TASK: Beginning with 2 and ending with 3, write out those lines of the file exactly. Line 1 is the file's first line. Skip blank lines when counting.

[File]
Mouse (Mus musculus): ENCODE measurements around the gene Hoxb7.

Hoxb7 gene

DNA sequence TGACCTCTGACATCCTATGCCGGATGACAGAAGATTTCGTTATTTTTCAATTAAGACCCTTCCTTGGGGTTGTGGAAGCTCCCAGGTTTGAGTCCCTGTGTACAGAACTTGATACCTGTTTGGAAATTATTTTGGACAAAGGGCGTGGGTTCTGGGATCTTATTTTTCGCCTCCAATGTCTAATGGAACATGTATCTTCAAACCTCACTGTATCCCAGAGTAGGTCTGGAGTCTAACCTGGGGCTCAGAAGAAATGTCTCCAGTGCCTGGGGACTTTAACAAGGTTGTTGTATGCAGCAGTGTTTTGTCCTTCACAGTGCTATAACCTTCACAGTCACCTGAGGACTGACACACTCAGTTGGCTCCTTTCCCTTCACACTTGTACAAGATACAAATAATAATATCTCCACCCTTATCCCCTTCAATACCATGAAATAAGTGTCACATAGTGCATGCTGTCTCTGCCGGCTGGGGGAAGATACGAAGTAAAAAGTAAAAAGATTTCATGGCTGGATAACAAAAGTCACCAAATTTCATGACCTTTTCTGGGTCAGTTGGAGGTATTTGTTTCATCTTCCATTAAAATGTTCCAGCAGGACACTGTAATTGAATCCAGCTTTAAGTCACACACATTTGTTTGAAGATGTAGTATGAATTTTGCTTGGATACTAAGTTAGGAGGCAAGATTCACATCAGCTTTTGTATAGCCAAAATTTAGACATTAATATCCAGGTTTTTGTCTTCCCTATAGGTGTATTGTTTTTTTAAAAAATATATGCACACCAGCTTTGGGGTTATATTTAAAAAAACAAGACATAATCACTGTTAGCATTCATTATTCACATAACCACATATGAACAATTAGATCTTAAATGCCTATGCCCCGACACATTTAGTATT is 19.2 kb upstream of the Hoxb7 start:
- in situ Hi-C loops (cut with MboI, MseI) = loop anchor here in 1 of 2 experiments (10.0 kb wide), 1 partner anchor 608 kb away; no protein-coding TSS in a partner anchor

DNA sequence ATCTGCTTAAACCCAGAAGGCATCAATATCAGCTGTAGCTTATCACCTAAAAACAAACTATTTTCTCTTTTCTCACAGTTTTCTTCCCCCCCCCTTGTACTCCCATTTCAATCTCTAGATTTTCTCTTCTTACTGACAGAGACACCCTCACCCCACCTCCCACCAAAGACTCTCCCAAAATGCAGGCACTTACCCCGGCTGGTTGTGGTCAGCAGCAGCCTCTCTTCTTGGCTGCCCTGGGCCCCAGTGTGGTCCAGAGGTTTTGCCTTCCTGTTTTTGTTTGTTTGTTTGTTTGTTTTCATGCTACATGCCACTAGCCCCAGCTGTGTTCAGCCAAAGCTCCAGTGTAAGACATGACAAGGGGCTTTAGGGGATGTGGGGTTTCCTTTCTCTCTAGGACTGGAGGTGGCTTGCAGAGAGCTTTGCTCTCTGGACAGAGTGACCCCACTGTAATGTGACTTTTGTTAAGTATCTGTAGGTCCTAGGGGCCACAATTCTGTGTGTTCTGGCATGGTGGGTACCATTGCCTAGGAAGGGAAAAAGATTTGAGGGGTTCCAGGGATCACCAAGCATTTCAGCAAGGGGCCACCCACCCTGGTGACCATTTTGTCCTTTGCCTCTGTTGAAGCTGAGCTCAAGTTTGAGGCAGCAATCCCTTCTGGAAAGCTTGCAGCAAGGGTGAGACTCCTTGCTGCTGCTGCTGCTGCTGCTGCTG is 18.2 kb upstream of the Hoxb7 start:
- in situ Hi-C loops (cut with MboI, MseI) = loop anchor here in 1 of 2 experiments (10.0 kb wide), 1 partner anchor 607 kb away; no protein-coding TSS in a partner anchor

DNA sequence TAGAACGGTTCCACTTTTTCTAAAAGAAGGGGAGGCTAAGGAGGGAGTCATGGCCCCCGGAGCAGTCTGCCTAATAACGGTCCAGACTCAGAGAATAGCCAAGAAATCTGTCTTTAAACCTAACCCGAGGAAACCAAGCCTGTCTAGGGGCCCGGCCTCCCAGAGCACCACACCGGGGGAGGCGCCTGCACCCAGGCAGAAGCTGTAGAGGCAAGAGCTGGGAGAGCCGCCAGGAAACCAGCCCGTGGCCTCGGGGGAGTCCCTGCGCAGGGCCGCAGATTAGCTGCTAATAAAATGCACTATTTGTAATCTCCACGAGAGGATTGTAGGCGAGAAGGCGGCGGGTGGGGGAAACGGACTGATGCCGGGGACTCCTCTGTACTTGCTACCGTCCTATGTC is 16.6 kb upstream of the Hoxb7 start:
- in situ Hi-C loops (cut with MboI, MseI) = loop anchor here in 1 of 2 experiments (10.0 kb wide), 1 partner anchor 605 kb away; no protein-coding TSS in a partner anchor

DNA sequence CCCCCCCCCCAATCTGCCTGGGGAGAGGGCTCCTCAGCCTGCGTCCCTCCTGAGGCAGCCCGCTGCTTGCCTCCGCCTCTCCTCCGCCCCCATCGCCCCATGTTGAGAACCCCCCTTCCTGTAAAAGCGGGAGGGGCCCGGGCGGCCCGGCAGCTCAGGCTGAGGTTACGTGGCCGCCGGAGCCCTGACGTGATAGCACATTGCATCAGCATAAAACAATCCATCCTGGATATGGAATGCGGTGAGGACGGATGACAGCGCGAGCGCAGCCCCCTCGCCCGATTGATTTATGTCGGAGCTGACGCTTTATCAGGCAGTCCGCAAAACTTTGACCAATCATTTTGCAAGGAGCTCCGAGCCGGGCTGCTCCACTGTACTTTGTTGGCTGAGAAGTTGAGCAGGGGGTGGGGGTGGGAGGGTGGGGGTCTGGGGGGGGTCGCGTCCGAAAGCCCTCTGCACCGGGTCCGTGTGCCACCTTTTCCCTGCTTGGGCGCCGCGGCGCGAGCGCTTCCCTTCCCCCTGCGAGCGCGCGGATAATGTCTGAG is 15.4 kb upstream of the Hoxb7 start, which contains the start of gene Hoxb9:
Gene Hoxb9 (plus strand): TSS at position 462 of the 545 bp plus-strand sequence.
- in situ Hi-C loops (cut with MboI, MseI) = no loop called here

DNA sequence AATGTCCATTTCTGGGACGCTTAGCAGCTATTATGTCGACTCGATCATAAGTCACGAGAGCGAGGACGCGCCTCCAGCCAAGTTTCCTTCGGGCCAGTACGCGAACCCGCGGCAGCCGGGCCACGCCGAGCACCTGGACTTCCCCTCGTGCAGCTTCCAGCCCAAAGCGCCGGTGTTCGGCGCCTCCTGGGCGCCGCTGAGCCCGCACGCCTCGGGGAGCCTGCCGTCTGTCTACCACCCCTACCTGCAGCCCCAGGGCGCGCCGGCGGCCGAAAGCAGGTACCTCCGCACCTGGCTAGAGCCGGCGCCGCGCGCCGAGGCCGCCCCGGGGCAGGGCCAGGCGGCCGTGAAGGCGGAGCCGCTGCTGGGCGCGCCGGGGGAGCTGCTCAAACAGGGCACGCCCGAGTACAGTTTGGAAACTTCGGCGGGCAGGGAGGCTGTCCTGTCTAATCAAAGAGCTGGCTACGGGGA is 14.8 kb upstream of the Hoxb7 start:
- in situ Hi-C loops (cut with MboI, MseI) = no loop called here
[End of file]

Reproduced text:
Hoxb7 gene

DNA sequence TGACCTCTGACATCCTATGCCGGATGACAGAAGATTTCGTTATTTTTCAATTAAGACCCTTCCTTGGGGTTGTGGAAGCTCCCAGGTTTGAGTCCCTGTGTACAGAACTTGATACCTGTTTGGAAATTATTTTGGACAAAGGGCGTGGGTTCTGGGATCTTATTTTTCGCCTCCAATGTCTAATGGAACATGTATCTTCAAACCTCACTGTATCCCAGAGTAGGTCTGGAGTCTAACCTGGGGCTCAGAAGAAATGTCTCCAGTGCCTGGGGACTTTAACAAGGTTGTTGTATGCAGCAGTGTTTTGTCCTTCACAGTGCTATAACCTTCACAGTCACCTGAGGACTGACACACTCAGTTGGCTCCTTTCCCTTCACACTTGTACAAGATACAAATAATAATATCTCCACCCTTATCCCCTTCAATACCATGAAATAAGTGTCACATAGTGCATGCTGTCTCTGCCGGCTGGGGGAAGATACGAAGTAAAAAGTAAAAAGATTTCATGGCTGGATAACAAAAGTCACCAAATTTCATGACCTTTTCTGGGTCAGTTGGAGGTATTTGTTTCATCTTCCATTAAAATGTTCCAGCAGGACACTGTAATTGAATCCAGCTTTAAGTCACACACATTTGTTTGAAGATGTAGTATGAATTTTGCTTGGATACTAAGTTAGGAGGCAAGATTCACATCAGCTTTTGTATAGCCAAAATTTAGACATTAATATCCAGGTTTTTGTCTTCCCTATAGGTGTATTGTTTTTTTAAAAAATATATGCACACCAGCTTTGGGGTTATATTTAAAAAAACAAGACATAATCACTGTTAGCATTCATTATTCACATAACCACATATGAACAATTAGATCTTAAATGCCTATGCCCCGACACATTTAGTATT is 19.2 kb upstream of the Hoxb7 start: